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Olympics in Lansing

Lansing Christian School students and staff celebrate sportsmanship and community with school games

By Ashlee De Wit

LANSING, Ill. (February 28, 2022) – With much fanfare, Lansing Christian School (LCS) celebrated the Winter Olympics in their own version of the Games, which began on February 7.

Kristin Freel came up with the idea for an all-school Olympics. Freel is the reading specialist and sixth-grade Bible teacher at LCS. (Photo provided by Lansing Christian School)

“We started it as a way to continue to build community within our school, now that COVID restrictions are loosening,” said Kristin Freel, the school’s sixth grade Bible teacher and reading specialist, and the Olympics organizer. “It made some good memories.”

The Lansing Christian Games

The LCS Games began with opening ceremonies on February 7. A procession of classes — each carrying the flag of their chosen country, and accompanied by an Olympic soundtrack — entered the school gym to start the competition.

The school was divided into three teams: red, white, and blue. The red team (kindergarten, second and third grade, fifth grade, and eighth grade) ended up on the top of the podium at the closing ceremonies, claiming the team gold medal.

Classes display their chosen country names and flags during the opening ceremonies. (Photo provided by Lansing Christian School)

The blue team was made up of the PreK, first, fourth, sixth, and seventh grades, and the white team was faculty and staff. At the opening ceremonies, teams lined up for the first events of the competition: a torch relay and a bobsled race, featuring pool noodle “torches” and a scooter board bobsled. The Red Team took the gold in the torch relay; faculty claimed a win in the bobsled race. Throughout both events, students were shouting cheers and waving flags to support their teams.

The torch relay featured pool-noodle torches and some speedy students — and staff. (Photo provided by Lansing Christian School)

“It was really cute,” Freel said. “[The students] really were supportive of each other, even when they didn’t win.”

Other games in the competition included curling, an ice skating relay, and an ice hockey goal shot competition. Andrea Bercot, P.E. teacher, kept track of the team scores during P.E. classes and updated the totals for students to follow.

Teams line up for one of the first events of the games: the bobsled race. (Photo provided by Lansing Christian School)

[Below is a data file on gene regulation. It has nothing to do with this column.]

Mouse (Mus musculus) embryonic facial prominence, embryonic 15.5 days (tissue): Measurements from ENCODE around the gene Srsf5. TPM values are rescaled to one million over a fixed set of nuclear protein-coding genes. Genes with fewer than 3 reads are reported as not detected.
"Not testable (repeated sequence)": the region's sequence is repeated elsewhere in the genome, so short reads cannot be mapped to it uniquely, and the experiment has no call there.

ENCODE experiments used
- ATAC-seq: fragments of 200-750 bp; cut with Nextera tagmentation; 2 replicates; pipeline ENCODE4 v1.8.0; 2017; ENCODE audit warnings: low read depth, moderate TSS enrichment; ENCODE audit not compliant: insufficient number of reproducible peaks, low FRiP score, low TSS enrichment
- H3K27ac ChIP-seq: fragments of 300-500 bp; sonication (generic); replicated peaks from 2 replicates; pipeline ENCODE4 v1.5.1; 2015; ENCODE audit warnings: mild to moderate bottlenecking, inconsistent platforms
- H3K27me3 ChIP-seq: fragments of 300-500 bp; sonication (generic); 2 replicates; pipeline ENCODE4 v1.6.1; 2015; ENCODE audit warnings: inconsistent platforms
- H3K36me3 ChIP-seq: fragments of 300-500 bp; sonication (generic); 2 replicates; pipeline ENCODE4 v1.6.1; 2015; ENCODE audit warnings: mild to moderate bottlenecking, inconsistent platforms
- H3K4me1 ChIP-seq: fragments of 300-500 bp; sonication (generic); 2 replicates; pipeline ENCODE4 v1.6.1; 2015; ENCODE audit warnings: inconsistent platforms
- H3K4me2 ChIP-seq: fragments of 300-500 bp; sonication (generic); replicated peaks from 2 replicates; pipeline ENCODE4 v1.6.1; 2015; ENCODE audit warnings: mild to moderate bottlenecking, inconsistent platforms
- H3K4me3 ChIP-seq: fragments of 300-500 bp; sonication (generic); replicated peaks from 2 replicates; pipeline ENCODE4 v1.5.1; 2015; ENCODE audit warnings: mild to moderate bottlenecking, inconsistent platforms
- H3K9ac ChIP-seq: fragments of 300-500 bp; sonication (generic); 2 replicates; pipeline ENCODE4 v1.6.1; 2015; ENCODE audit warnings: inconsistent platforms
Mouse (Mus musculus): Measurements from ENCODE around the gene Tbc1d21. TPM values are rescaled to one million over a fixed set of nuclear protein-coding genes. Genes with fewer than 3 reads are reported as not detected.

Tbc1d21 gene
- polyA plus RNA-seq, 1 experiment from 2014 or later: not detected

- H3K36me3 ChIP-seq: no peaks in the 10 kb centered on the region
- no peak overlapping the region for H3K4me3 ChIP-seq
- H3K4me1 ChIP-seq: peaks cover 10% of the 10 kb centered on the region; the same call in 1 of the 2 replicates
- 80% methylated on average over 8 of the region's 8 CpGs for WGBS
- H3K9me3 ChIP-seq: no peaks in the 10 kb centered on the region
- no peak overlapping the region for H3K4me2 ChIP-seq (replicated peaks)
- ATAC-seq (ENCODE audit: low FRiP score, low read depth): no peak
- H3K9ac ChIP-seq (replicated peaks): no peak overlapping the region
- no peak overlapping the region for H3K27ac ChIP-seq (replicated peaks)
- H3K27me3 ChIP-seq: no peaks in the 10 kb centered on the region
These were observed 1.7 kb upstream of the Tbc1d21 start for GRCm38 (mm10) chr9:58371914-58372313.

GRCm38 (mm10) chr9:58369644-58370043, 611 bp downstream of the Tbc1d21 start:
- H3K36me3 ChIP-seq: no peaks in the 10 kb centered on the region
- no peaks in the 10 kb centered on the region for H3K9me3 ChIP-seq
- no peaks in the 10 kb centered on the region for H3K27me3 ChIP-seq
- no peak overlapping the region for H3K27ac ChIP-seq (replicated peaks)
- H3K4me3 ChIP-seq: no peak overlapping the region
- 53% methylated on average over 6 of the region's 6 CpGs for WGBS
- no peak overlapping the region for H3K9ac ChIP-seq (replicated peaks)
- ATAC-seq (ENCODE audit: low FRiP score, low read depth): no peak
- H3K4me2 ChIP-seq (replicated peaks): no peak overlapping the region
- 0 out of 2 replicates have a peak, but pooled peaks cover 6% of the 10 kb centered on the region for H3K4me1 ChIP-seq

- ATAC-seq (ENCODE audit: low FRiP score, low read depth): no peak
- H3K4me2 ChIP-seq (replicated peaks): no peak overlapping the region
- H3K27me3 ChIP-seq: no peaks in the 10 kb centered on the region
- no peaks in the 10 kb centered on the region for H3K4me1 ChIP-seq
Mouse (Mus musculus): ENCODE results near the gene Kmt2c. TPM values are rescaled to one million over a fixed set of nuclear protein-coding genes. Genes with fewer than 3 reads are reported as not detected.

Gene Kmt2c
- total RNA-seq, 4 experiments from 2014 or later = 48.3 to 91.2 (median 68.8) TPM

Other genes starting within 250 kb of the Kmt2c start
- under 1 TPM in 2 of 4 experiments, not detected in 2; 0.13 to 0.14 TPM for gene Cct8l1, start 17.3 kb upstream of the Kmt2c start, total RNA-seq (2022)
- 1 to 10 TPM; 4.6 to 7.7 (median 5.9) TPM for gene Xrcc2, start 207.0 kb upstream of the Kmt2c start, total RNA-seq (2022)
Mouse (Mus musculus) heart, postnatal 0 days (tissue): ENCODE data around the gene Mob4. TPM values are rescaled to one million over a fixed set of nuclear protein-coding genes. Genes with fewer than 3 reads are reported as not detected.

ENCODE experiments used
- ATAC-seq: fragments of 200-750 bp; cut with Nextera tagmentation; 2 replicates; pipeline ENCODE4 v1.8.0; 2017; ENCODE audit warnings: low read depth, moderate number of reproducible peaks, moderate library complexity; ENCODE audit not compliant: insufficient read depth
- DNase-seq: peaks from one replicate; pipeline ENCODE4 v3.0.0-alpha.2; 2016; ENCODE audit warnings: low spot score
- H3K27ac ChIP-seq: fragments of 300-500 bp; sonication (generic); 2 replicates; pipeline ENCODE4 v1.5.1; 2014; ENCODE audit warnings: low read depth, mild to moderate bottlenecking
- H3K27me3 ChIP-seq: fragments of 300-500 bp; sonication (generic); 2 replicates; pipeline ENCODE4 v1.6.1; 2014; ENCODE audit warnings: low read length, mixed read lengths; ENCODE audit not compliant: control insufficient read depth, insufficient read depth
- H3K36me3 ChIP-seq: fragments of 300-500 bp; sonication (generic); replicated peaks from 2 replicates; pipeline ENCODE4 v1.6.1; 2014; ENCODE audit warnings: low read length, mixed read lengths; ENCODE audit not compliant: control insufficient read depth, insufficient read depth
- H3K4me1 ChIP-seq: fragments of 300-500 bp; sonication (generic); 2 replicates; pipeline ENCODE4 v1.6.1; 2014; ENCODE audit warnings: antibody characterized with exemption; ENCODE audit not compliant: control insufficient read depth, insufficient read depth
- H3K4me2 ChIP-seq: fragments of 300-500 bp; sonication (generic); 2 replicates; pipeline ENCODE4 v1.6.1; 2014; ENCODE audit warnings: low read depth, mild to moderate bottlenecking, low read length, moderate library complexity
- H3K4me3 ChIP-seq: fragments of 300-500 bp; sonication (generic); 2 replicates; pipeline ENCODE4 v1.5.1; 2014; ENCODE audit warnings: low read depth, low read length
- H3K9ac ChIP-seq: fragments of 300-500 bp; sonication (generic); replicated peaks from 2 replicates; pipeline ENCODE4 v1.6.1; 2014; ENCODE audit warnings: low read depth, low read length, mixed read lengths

Building community and sportsmanship

“It was a great opportunity for us to practice the great qualities of sportsmanship and community building,” said Principal Mandy Aardsma. “It helped classes work together and encourage each other. Anytime we can help kids work together and grow in community, that’s important to us.”

The school celebrated an Olympic-style spirit week from February 14–17, donning Valentine’s themed “heart of a champion” apparel on Monday, Olympic ring colors on Tuesday, medal winner colors on Wednesday (gold, silver, and bronze), and showing off their patriotic colors on Thursday.

Reading for gold

The Olympics also featured a reading competition. Ellie Oostman was the winner in that event, racking up more than 6,000 pages in just a matter of weeks. The fourth-grader snuck in some late-night pages to help her win the gold. She wasn’t the only one: “I heard other kids say, ‘I went to sleep, but when I thought the coast was clear I turned my reading lamp back on!’” Aardsma said.

Closing ceremonies were held on Thursday, February 24. After a video of a veteran singing God Bless America and a brief talk about sportsmanlike conduct, the winners in each event took the podium and received their trophies. All students received a medal, and the victorious Red Team is looking forward to an ice cream treat during an upcoming lunch.

Lansing Christian School is located at 3360 Randolph Street in Lansing.

Ashlee De Wit
Ashlee De Wit
Ashlee De Wit is a freelance writer and a Lansing native. After starting her career covering high school sports in Iowa, she's excited to be back in her hometown, reporting the stories of her local community — such as the opening of Troost, the informal Lansing pickleball club, a TF South Homecoming game, and Common Ground, Lansing's experiment with healthy race relations.